For all the following figures, the X axis (CPUS) indicates the number of background worker threads being spawned, in addition to the main thread, which performs the I/O and dispatches the jobs.
Benchmarks were run on a i7-10710U CPU running @1.10GHz with 6 physical / 12 logical cores, using a FASTA file containing 2,100 protein sequences extracted from the genome of Anaerococcus provencensis and the version 33.1 of the Pfam HMM library containing 18,259 domains. Commands were run 4 times on a warm SSD. Plain lines show the times for pressed HMMs, and dashed-lines the times for HMMs in text format.
v0.5.0 - 2022-03-14¶
A new dedicated collection has been added to store the target sequences of a
Pipeline, saving some overhead if the same target sequences
are reused with multiple queries.
v0.4.5 - 2021-07-19¶
By adding an extra requirement on the reference sequences passed to a
the Cython code can now evaluate a single HMM against the entirety of the reference
sequences without having to reacquire the GIL between each reference sequence. This now
means all the sequences must be stored in memory and cannot be obtained from an
iterator anymore. However, since this was already required by
the changes in the downstream code should be minimal.
Another consequence of this change is that threads can operate independently for much longer periods of time. This will greatly improve multi-threaded performance on workstations with many CPUs. However, the speedup becomes negligible once the number of threads grows above the number of physical cores because of the SIMD code making heavy use of CPU registers.
The fastest run with 11+1 threads (40.2s) is barely faster than the run using an optimal number of 5+1 threads (42.2s).
v0.4.0 - 2021-06-05¶
The overhead of pyHMMER has been reduced, and has a much smaller effect when using a high number of threads.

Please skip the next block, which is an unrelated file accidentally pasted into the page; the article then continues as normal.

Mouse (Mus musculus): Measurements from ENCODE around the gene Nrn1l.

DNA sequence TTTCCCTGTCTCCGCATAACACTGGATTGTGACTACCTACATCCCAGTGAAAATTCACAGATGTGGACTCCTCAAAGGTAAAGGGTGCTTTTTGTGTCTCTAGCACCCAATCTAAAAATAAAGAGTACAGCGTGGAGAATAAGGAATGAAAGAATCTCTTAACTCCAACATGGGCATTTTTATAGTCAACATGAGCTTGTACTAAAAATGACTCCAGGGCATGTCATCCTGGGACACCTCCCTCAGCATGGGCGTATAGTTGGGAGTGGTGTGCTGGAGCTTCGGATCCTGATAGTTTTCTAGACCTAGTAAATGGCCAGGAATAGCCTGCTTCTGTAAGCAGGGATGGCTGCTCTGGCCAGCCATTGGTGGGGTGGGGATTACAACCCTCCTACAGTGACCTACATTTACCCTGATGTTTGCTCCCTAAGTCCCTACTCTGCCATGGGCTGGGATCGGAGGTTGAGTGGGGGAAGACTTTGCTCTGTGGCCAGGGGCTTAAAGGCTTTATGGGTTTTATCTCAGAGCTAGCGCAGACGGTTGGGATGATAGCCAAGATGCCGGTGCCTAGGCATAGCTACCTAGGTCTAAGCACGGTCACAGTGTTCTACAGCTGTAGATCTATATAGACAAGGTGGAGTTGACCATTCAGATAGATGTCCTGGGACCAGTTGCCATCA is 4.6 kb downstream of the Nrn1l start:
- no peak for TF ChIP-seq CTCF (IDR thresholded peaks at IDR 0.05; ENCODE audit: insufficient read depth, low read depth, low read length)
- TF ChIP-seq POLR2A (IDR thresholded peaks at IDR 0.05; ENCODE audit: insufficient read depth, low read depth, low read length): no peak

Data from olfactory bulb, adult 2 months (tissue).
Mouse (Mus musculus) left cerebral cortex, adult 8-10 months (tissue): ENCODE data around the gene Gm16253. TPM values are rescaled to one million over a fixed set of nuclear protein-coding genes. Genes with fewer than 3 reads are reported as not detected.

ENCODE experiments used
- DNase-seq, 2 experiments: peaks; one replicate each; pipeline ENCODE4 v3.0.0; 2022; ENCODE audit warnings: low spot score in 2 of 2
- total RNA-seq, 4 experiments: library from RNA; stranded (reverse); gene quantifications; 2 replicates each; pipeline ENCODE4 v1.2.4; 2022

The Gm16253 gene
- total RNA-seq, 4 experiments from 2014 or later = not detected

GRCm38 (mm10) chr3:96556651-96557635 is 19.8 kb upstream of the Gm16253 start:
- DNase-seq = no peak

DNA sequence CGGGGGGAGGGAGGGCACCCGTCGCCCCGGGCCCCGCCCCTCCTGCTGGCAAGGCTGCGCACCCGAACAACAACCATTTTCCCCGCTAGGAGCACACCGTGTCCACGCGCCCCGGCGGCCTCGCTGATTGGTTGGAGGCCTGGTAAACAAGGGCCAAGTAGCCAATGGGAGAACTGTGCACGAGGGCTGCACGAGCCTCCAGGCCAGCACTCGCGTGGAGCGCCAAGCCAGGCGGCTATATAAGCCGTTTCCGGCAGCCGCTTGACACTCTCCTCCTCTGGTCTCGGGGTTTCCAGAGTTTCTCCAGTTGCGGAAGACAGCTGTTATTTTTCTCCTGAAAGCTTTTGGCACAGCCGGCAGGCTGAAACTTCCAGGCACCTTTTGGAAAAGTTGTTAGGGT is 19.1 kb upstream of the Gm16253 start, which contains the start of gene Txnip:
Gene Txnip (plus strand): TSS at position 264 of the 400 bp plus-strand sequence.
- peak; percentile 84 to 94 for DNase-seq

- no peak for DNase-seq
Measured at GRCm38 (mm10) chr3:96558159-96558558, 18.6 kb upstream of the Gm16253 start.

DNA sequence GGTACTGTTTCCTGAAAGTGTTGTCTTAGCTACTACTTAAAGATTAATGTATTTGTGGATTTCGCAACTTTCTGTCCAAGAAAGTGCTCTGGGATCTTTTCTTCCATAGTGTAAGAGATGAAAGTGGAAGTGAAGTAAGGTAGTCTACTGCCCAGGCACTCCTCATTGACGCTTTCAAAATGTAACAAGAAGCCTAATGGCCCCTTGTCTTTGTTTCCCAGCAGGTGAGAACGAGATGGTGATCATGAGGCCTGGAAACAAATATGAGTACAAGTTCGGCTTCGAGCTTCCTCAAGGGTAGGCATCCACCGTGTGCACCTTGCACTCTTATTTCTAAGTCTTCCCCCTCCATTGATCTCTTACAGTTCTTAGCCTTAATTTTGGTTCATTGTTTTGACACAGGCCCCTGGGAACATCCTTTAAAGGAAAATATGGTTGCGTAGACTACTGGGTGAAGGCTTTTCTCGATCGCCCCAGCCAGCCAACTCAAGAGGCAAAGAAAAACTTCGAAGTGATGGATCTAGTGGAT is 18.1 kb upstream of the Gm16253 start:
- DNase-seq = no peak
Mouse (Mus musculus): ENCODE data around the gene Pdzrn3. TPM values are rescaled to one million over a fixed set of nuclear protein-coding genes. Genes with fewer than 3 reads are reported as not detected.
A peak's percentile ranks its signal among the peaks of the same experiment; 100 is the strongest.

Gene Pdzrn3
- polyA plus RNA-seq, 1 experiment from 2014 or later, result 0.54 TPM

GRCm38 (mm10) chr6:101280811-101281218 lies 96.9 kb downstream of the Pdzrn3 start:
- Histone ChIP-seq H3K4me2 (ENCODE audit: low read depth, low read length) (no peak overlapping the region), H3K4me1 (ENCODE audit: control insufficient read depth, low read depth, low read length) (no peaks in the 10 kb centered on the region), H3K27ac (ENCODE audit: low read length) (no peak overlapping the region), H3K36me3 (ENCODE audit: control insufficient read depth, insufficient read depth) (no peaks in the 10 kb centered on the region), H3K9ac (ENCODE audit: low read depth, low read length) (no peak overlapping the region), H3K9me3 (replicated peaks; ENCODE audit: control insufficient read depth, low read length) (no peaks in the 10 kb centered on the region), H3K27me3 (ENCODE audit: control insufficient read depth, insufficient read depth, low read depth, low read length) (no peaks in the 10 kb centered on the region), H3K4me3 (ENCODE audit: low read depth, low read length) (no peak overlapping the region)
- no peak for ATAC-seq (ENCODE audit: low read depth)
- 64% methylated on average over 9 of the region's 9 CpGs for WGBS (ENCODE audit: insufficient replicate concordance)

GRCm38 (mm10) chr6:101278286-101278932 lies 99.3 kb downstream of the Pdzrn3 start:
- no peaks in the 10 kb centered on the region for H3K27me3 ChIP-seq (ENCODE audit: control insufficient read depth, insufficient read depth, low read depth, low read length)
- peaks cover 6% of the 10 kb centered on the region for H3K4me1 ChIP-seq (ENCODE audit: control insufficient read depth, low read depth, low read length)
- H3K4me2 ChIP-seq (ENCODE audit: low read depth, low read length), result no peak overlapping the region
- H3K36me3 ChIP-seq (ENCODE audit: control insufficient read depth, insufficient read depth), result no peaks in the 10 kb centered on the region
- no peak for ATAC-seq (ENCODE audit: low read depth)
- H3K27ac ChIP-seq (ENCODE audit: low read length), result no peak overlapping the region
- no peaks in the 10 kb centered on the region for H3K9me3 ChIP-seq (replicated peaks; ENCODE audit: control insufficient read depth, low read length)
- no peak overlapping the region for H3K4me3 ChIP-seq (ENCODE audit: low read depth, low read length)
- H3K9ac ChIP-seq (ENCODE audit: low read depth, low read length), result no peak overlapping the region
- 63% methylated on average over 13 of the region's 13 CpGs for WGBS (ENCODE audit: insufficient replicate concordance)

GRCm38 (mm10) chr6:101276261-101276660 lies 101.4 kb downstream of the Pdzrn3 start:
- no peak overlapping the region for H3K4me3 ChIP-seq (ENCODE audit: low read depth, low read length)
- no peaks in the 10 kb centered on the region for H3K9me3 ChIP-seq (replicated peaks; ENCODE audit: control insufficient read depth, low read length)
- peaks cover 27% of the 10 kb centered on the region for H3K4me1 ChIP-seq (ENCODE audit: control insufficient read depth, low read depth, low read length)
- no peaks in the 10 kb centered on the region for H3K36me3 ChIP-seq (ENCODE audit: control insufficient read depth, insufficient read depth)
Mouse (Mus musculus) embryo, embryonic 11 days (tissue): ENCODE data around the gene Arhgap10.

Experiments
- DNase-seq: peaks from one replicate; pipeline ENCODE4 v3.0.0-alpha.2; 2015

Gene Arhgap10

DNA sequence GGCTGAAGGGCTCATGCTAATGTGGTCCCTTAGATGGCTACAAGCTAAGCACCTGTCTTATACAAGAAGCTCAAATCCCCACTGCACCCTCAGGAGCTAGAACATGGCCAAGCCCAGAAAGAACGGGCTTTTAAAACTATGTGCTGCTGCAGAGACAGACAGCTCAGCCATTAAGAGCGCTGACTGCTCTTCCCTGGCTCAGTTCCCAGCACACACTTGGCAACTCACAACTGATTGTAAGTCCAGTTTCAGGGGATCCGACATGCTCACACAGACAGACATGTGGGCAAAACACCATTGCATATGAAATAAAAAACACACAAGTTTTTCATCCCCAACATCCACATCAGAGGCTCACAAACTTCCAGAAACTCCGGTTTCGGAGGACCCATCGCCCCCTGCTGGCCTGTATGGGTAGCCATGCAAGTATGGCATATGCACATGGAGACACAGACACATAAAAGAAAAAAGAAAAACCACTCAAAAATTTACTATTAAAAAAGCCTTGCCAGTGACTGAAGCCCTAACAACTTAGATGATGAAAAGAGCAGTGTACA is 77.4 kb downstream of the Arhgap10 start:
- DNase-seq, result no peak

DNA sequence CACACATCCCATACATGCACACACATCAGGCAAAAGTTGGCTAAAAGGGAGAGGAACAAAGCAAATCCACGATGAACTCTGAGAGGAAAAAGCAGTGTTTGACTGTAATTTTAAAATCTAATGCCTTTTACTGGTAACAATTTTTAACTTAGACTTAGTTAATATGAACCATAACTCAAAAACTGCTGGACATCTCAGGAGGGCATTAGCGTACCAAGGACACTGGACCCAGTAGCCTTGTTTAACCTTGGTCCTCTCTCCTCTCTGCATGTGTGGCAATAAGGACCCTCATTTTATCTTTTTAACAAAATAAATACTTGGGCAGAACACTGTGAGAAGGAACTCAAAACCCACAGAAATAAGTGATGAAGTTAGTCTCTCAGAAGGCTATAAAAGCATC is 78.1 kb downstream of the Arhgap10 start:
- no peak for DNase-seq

The main thread has been updated so that it only loads the next
from the queries when a worker needs a new one, instead of saturating the input queue
with all queries like previously. This should avoid running the main thread
and all worker threads at the same time, and help the CPU to run the SIMD code.
The fastest run is now with 4+1 threads (45.8s), which is still smaller than the
total number of physical CPUs (6 cores) for some reason.
The main thread also now yields result instead of waiting for all HMMs to be done, thus potentially reducing the size of the result queue, which may in turn speed up insertions by worker threads.
v0.3.0 - 2021-03-11¶
The small number of proteins renders the HMMER parallelisation useless for any number of worker threads higher than 2 (because of the block size being set to 1,000 sequences).
The fastest run is obtained with 3+1 threads (53.8s), which is lower than the total number of physical CPUs (6 cores). This could be a hint of hindrance between the different threads.
Loading from a pressed HMM saves a constant time, independently of the number of threads. pyHMMER also has a constant overhead compared to HMMER for a higher number of threads.